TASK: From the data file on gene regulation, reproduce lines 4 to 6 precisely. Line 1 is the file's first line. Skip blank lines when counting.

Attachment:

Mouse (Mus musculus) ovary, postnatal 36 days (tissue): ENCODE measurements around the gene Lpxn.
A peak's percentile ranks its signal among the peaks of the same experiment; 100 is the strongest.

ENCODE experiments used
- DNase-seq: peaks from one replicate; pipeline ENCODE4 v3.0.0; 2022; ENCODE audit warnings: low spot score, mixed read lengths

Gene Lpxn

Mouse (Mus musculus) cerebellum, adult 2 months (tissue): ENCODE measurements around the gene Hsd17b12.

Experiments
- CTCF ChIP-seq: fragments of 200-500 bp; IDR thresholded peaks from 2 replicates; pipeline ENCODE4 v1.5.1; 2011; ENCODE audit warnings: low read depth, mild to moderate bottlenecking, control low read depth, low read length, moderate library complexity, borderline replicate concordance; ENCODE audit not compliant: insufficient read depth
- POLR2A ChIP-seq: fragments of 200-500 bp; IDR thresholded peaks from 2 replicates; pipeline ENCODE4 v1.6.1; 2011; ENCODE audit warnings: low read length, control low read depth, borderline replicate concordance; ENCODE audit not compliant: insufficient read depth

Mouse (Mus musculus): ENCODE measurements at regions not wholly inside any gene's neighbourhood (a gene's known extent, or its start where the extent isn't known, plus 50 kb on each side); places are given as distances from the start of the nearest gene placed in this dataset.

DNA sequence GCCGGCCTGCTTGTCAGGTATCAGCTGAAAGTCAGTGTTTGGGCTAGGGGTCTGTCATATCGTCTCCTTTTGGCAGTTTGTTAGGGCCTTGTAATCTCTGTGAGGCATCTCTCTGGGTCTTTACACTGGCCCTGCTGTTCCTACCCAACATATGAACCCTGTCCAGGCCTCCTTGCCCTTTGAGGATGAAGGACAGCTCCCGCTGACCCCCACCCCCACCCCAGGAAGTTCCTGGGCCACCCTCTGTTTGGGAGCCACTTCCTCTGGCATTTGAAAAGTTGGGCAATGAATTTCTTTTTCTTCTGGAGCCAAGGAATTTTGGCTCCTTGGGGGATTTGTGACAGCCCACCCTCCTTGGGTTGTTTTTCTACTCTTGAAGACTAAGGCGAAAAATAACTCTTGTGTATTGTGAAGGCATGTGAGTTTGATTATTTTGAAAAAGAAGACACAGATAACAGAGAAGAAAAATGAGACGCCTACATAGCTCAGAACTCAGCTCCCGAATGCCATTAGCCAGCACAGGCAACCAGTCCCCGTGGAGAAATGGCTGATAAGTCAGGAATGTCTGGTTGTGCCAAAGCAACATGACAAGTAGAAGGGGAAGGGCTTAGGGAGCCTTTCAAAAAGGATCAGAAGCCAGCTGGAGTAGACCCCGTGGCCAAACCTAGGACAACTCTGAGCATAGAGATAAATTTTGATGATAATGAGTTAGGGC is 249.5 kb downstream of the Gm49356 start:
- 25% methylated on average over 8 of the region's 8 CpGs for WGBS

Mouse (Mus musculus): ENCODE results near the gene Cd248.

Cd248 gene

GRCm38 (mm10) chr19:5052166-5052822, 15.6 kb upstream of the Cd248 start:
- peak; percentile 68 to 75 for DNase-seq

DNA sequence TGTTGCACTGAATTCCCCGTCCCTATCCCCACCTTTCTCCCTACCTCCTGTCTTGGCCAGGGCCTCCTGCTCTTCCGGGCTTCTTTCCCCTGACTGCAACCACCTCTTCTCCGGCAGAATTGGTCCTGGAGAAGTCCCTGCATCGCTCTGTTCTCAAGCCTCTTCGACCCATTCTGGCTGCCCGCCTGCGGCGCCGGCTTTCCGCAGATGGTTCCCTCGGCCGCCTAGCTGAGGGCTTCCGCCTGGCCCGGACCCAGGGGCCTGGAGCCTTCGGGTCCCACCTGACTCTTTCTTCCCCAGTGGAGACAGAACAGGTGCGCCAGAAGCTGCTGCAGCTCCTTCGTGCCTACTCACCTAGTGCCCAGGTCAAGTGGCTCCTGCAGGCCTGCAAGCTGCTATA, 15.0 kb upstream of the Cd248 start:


- DNase-seq: peaks from one replicate; pipeline ENCODE4 v3.0.0; 2022; ENCODE audit warnings: low spot score, mixed read lengths

Gene Lpxn

Mouse (Mus musculus) cerebellum, adult 2 months (tissue): ENCODE measurements around the gene Hsd17b12.